After months of speculation, on Jan. 10, the Consumer Financial Protection Bureau (CFPB) finally announced its qualified mortgage standards, which are the new, defining lending guidelines for the nation’s banks.
Designed to avoid any of the exotic, risky mortgages that crippled the housing market in 2008, the qualified mortgage standards are based upon a simple set of rules that a mortgage must follow in order to be deemed “qualified” by the government, and based on the CFPB’s announcement, it seems that those standards are both reasonable and straightforward.
Though there had been fear among housing advocates and real estate professionals that the qualified mortgage standards would restrict lending – especially through a rumored measure that would mandate a 20 percent down payment for all qualified mortgages – the actual standards announced by the CFPB aim for responsibility and documentation, all meant to ensure the borrower’s ability to repay his or her loan.
So with that in mind, here are the standards that banks must consider when making a loan, in order to meet qualified mortgage standards:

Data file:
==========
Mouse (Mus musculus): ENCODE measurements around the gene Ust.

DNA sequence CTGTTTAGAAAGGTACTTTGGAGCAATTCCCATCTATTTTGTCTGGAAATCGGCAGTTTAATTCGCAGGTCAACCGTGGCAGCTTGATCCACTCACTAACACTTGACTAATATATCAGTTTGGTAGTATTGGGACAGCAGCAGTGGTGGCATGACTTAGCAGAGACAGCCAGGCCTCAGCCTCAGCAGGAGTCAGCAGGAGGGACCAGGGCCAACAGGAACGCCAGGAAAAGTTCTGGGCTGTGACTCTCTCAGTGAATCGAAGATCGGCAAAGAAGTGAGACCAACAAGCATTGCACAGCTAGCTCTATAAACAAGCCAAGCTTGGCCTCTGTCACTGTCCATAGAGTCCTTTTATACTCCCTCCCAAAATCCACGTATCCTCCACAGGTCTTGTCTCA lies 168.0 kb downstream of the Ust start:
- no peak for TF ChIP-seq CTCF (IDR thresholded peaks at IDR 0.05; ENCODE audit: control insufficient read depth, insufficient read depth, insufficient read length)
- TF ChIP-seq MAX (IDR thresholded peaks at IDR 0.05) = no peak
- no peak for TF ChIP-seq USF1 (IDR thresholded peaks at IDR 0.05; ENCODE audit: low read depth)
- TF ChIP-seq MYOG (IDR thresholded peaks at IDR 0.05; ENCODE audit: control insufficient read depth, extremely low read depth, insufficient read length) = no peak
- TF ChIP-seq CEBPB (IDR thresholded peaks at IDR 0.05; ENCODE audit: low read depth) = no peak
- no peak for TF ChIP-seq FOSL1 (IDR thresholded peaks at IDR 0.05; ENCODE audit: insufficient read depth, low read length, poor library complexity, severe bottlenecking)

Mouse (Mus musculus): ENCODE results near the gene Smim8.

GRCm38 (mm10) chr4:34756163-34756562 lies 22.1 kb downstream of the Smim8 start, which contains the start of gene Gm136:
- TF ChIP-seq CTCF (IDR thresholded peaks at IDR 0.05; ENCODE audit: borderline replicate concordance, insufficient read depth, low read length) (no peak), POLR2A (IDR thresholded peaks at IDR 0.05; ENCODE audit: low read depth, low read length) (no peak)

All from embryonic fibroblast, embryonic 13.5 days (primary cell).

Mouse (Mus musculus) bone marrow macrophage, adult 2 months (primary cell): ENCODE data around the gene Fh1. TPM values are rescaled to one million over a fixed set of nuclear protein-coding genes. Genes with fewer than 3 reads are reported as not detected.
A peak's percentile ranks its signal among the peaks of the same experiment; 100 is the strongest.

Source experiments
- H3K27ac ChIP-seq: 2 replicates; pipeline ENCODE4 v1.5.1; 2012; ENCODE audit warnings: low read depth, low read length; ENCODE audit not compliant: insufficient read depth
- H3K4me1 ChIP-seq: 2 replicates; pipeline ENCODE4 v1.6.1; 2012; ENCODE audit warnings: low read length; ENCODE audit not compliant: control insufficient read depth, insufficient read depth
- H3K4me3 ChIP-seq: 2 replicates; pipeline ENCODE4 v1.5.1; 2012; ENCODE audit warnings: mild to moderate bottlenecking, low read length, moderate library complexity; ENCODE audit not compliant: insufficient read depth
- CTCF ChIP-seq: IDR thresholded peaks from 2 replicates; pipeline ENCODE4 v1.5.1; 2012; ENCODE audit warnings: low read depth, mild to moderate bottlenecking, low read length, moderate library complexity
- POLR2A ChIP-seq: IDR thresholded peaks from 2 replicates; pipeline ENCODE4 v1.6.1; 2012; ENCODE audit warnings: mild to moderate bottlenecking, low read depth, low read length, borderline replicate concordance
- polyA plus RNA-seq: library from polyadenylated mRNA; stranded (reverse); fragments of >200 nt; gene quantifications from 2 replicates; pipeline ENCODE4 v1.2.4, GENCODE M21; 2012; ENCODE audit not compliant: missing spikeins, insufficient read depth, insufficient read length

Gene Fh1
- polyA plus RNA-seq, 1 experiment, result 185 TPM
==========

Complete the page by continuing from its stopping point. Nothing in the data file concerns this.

- Current or reasonably expected income or assets
- Current employment status
- The monthly payment on the covered transaction
- The monthly payment on any simultaneous loan
- The monthly payment for mortgage-related obligations
- Current debt obligations, alimony and child support
- The monthly debt-to-income ratio or residual income
- Credit history
These measures went into effect Jan. 21, but lenders will be given until Jan. 10, 2014 to fully implement them. Additionally, on Jan. 17 the CFPB unveiled new regulations for mortgage servicers, which, among other things, restricted dual-tracking and required servicers to maintain greater communication with borrowers, particularly in offering delinquent borrowers with loss mitigation options and notices of when modification applications are incomplete.
The qualified mortgage standards, the CFPB explained, are primarily designed with legal liability in mind; so if a bank makes a loan without those standards in mind, and the loan results in a foreclosure, bankruptcy, what have you, it could be liable for damages; but on the flip-side, if the bank did use qualified mortgage standards when making the loan, and ill fortune befalls the borrower, the bank would have greater legal protection.
Other important things to consider about the qualified mortgage standards include: interest-only loans, which also bore the wonderfully wonky name “negative-amortization loans,” are no longer valid, and banks can no longer use teaser rates either; debt-to-income ratios have been adjusted, from 50 percent to 43 percent; and finally, the CFPB’s ability-to-repay rule applies to jumbo loans, and although jumbo loans are by nature not guaranteed by Fannie Mae or Freddie Mac, analysts still expect the standards to prevail.